In contrast, the PBS interface is able to recover its full strength after bringing the plates together. Around 50% of the strength is recovered in the first 10 minutes with complete recovery requiring times of the order of 103 minutes (Figs 2b and 3a). During crack propagation in the DCB tests, small voids form ahead of the main crack front. As the crack propagates, these voids coalesce leaving behind a high density of polymer bridges linking the glass plates for distances of few millimeters behind the main crack tip (Fig. 3b). The bridges’ thickness and density depends on the thickness of the polymer layer, with thinner interfaces resulting in a higher density of finer bridges. The critical energy release rate (Gc) also depends on the thickness of the layer and on the displacement rate (Fig. 3c) with thicker layers promoting larger energy release rates. Faster displacement rates also increase the fracture energy with the effect being more significant for thicker layers. The interface exhibits a growing resistance to crack extension with crack length (a rising resistance curve, R-curve)24 behavior (Fig. 3b). We have used a nanoindenter to pull a single polymer filament and probe the distance over which one of the bridges can still provide an effective capillary force. This distance can extend on the order of microns and is longer the faster the separation rate between the plates (Fig. 4).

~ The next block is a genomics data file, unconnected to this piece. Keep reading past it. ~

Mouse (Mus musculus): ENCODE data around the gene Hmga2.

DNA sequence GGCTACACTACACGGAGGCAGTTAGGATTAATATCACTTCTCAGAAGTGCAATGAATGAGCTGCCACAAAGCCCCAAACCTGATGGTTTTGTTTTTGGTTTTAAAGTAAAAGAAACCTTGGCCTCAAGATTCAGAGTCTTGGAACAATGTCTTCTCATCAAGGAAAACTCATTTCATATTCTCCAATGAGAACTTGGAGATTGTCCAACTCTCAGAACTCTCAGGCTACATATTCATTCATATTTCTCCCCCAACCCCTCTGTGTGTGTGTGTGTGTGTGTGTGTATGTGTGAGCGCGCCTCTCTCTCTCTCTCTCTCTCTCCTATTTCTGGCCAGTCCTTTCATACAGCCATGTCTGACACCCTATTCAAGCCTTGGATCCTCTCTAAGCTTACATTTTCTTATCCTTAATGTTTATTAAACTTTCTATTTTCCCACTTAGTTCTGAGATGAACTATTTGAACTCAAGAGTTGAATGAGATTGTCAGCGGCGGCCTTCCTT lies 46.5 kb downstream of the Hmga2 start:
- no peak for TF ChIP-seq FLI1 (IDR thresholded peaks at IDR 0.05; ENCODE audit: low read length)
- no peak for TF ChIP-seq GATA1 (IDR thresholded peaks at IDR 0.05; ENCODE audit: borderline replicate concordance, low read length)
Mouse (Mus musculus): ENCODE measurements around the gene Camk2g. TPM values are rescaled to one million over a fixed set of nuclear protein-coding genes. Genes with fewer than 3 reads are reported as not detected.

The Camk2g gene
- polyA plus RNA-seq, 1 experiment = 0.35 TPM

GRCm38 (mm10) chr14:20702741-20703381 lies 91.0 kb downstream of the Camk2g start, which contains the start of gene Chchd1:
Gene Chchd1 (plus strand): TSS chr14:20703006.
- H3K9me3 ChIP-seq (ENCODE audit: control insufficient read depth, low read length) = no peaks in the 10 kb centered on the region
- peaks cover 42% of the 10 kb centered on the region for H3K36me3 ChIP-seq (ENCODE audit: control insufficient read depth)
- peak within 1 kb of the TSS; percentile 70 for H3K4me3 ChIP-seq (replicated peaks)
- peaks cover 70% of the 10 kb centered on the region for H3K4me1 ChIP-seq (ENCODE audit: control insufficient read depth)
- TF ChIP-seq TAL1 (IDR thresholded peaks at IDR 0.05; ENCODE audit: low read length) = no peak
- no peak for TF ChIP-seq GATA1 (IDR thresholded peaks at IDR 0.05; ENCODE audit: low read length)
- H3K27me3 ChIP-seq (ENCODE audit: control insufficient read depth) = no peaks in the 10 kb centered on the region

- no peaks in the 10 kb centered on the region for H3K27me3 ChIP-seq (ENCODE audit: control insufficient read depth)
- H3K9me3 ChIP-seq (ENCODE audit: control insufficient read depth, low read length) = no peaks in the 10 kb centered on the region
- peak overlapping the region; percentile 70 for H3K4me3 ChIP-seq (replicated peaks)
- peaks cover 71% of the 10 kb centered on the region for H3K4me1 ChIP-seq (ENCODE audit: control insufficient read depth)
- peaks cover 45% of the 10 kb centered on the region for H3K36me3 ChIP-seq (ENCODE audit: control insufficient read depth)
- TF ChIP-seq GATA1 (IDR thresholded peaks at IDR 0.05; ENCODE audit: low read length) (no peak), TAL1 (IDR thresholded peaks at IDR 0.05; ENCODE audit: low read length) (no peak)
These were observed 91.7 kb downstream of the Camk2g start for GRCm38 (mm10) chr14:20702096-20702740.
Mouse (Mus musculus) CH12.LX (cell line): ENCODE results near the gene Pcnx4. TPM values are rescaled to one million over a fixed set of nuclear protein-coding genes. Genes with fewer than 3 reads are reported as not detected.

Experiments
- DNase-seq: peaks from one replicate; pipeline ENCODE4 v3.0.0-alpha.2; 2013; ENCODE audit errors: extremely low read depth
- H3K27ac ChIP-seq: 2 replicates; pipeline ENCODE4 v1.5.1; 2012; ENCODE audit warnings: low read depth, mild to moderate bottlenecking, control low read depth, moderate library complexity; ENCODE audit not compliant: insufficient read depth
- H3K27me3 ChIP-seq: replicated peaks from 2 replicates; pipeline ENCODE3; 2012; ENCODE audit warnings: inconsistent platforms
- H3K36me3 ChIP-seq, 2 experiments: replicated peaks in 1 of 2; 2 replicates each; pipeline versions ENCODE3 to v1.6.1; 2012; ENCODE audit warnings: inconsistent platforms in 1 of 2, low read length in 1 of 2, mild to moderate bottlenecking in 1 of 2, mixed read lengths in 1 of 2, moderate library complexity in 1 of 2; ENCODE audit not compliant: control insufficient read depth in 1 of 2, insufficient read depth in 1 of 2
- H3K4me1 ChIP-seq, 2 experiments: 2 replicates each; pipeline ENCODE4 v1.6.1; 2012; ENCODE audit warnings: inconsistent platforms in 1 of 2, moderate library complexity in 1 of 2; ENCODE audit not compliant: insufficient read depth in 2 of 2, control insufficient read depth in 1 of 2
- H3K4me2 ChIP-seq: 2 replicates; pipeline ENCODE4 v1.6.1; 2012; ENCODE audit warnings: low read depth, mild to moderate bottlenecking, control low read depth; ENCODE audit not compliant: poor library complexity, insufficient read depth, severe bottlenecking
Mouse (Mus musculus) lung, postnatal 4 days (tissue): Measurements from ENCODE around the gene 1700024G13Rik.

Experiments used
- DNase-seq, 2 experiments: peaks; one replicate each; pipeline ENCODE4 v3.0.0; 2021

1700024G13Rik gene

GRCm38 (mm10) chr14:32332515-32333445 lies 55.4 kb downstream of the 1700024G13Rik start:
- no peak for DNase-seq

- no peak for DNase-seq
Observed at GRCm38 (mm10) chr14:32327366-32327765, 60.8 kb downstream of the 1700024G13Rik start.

Figure 3: Mechanical analysis of the shear thickening interface.
Figure 3